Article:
What’s in the shape?

What’s in the shape?

Just like sweets made with sugar, sugar free sweets come in a variety of shapes and sizes.

I realised how the shape of a sugar free sweet can affect my enjoyment when I bought some aniseed twists from my favourite London sweet shop that were so large that they were uncomfortable to eat.  This got me thinking about the shape of different sweets and how the manufacturers decide what they should look like.

The shape of sweets depends on many things.  A shape that works in one type of sweet may not be appropriate in another.  A soft, chewy toffee can have a square shape but this would be quite awkward in a long lasting boiled sweet.  Some sweets have a traditional shape and sometimes the shape is due to how it’s manufactured.  The way candy rock is made dictates that it is stick shaped.  The traditional cushion shaped candy was from a round shape that was cut while still warm and forms a cushion.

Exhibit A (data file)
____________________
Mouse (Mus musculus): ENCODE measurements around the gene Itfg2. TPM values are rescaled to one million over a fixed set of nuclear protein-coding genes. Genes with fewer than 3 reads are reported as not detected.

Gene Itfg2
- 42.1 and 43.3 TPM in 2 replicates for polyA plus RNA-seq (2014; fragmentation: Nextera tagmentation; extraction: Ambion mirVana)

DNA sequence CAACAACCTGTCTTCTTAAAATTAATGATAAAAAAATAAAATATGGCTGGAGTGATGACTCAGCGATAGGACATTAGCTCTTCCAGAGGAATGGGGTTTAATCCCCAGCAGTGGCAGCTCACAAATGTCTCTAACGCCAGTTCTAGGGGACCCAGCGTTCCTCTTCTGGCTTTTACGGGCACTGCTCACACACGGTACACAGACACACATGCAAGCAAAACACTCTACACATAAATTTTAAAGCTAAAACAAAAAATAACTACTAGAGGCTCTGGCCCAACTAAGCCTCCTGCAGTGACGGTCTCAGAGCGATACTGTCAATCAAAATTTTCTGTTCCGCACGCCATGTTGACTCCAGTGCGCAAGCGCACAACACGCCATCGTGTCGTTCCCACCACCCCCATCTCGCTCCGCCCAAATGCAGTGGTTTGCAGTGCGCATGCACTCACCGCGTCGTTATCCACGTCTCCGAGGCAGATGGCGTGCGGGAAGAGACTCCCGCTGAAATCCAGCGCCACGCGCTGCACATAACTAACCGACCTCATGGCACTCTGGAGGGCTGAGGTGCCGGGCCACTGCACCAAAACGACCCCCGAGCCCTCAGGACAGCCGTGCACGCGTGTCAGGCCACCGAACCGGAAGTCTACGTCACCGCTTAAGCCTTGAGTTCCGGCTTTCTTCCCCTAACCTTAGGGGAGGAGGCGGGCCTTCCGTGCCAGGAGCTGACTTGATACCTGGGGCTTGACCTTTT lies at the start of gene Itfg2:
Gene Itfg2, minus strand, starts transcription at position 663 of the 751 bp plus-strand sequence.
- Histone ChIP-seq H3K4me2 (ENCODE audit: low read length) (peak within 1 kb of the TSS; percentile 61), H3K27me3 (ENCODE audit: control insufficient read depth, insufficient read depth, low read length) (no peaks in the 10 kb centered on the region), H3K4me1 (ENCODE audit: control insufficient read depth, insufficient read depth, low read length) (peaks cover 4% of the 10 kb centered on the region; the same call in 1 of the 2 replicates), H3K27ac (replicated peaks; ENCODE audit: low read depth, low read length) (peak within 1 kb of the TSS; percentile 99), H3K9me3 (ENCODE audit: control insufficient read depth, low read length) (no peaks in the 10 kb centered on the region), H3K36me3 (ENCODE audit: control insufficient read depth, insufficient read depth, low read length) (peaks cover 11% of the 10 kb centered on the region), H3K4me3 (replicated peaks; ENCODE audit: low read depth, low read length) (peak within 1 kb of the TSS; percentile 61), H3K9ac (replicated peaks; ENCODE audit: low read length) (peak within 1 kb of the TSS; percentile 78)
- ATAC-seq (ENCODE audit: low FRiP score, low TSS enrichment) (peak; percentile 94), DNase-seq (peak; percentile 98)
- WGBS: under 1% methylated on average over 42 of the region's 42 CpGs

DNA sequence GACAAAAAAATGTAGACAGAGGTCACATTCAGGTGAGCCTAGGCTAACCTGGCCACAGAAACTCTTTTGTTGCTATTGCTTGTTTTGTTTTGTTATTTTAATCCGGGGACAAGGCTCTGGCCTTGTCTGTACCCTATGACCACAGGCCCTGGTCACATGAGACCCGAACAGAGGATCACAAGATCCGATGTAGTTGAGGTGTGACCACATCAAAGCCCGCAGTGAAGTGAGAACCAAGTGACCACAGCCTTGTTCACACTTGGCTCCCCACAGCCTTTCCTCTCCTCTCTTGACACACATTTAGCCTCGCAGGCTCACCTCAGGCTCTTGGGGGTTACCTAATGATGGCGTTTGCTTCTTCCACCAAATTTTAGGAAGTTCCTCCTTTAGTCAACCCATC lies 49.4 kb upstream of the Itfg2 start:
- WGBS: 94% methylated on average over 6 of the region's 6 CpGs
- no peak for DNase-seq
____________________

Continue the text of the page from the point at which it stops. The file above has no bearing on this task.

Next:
Other sweets have a name that is inspired by the name; we would all be disappointed if a pear drop was the wrong shape!

Sometimes the sweets are shaped to appeal to a particular audience.  Our sugarfree Jelly Bears are a children’s favourite but their great taste is approved by both adults and children.

There are times when we want to carry a few sweets around with us, on a car trip or our journey to work.  Rather than a few loose sweets in the pocket it’s better to have suitable packaging and this too will affect the shape of the sweet.  Here I am thinking of the flat pastilles in the neat packs of Slim Fruits or the clever packs of Rio Burgundy sweets.

But no matter how many reasons we may suggest for the shapes, there will always be exceptions   because we all have different expectations!   

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